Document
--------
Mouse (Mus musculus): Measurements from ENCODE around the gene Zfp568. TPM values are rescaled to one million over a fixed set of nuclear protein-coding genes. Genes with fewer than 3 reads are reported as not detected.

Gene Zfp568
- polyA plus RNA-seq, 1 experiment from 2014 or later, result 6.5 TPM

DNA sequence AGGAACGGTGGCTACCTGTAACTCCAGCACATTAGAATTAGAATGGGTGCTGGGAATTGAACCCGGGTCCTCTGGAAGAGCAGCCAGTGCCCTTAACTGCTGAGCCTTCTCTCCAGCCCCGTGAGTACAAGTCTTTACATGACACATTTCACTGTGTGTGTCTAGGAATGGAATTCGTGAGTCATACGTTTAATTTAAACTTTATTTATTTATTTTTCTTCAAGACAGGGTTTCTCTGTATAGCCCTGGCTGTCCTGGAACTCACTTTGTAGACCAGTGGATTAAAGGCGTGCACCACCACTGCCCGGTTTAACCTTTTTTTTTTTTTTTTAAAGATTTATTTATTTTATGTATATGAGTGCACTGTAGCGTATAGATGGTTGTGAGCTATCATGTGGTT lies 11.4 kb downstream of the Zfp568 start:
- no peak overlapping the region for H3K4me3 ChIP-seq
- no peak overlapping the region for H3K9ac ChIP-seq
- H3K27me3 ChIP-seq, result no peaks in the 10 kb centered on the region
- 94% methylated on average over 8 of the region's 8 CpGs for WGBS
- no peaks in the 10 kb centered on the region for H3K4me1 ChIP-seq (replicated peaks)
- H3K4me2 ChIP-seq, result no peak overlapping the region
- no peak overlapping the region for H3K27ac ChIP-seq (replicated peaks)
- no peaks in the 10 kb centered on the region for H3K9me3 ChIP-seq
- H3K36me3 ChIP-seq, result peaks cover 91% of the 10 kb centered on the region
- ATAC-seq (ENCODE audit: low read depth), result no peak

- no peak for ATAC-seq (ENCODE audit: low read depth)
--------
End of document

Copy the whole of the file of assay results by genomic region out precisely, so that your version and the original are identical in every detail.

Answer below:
Mouse (Mus musculus): Measurements from ENCODE around the gene Zfp568. TPM values are rescaled to one million over a fixed set of nuclear protein-coding genes. Genes with fewer than 3 reads are reported as not detected.

Gene Zfp568
- polyA plus RNA-seq, 1 experiment from 2014 or later, result 6.5 TPM

DNA sequence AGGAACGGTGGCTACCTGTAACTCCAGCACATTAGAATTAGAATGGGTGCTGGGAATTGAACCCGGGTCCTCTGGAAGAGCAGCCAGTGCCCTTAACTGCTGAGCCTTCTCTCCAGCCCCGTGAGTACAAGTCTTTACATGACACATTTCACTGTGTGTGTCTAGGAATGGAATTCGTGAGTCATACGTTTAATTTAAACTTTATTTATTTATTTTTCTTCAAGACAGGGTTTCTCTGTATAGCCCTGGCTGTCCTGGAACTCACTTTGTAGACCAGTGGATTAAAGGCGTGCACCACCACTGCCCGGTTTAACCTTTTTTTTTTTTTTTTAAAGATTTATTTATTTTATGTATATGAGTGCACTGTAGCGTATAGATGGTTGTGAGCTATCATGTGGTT lies 11.4 kb downstream of the Zfp568 start:
- no peak overlapping the region for H3K4me3 ChIP-seq
- no peak overlapping the region for H3K9ac ChIP-seq
- H3K27me3 ChIP-seq, result no peaks in the 10 kb centered on the region
- 94% methylated on average over 8 of the region's 8 CpGs for WGBS
- no peaks in the 10 kb centered on the region for H3K4me1 ChIP-seq (replicated peaks)
- H3K4me2 ChIP-seq, result no peak overlapping the region
- no peak overlapping the region for H3K27ac ChIP-seq (replicated peaks)
- no peaks in the 10 kb centered on the region for H3K9me3 ChIP-seq
- H3K36me3 ChIP-seq, result peaks cover 91% of the 10 kb centered on the region
- ATAC-seq (ENCODE audit: low read depth), result no peak

- no peak for ATAC-seq (ENCODE audit: low read depth)